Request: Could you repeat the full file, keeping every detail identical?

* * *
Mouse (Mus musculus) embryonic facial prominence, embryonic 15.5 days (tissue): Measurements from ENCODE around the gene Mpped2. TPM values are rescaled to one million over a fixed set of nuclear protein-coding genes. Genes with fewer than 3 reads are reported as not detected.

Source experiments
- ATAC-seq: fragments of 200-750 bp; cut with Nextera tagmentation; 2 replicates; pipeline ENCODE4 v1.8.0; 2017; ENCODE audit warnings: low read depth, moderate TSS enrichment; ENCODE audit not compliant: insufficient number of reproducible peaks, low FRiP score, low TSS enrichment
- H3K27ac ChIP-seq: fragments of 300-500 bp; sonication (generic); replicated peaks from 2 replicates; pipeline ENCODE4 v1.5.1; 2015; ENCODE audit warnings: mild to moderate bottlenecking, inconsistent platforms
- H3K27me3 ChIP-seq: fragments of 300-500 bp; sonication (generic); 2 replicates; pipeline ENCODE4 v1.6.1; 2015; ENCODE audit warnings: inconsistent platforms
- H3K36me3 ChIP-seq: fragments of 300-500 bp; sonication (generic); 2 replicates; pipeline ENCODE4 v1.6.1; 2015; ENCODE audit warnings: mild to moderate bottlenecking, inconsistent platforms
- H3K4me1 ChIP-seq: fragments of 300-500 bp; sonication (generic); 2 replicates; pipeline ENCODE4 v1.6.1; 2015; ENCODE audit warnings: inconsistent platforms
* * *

Mouse (Mus musculus) embryonic facial prominence, embryonic 15.5 days (tissue): Measurements from ENCODE around the gene Mpped2. TPM values are rescaled to one million over a fixed set of nuclear protein-coding genes. Genes with fewer than 3 reads are reported as not detected.

Source experiments
- ATAC-seq: fragments of 200-750 bp; cut with Nextera tagmentation; 2 replicates; pipeline ENCODE4 v1.8.0; 2017; ENCODE audit warnings: low read depth, moderate TSS enrichment; ENCODE audit not compliant: insufficient number of reproducible peaks, low FRiP score, low TSS enrichment
- H3K27ac ChIP-seq: fragments of 300-500 bp; sonication (generic); replicated peaks from 2 replicates; pipeline ENCODE4 v1.5.1; 2015; ENCODE audit warnings: mild to moderate bottlenecking, inconsistent platforms
- H3K27me3 ChIP-seq: fragments of 300-500 bp; sonication (generic); 2 replicates; pipeline ENCODE4 v1.6.1; 2015; ENCODE audit warnings: inconsistent platforms
- H3K36me3 ChIP-seq: fragments of 300-500 bp; sonication (generic); 2 replicates; pipeline ENCODE4 v1.6.1; 2015; ENCODE audit warnings: mild to moderate bottlenecking, inconsistent platforms
- H3K4me1 ChIP-seq: fragments of 300-500 bp; sonication (generic); 2 replicates; pipeline ENCODE4 v1.6.1; 2015; ENCODE audit warnings: inconsistent platforms